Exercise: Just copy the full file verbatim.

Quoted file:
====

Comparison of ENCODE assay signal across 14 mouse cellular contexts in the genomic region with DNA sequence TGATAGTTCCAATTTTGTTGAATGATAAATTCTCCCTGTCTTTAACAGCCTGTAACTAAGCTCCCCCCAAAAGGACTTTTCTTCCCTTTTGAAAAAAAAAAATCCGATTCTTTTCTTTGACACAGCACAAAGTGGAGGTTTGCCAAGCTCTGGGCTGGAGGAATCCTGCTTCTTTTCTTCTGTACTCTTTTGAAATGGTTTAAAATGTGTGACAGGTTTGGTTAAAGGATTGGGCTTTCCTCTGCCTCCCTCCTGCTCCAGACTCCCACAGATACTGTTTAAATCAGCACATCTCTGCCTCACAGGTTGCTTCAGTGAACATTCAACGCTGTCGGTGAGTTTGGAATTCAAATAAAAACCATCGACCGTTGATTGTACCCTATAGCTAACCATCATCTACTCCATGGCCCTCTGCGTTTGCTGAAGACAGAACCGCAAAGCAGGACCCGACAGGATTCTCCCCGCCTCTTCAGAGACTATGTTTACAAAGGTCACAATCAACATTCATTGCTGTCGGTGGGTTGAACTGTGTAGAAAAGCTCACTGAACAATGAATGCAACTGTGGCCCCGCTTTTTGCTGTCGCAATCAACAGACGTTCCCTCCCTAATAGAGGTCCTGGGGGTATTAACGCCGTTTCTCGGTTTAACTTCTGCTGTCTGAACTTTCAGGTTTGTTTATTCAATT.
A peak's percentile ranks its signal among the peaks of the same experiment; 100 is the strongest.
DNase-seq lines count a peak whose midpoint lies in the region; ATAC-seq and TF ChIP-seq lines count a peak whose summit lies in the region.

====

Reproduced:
Comparison of ENCODE assay signal across 14 mouse cellular contexts in the genomic region with DNA sequence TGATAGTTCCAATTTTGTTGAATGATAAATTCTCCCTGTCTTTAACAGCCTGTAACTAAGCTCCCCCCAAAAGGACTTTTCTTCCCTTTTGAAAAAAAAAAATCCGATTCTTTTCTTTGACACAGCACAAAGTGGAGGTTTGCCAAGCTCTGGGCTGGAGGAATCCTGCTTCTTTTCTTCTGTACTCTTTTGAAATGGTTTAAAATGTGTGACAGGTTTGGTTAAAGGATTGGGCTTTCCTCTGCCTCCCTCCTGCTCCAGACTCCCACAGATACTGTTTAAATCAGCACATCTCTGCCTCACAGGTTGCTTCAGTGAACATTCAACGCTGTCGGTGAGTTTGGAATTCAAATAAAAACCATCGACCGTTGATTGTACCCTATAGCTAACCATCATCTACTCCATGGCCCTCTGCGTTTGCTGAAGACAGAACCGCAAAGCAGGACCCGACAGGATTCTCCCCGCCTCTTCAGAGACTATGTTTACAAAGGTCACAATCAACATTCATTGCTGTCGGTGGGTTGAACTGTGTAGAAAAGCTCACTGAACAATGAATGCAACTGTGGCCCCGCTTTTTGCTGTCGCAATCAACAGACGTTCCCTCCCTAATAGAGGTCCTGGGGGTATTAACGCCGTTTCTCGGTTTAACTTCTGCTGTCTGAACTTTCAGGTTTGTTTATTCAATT.
A peak's percentile ranks its signal among the peaks of the same experiment; 100 is the strongest.
DNase-seq lines count a peak whose midpoint lies in the region; ATAC-seq and TF ChIP-seq lines count a peak whose summit lies in the region.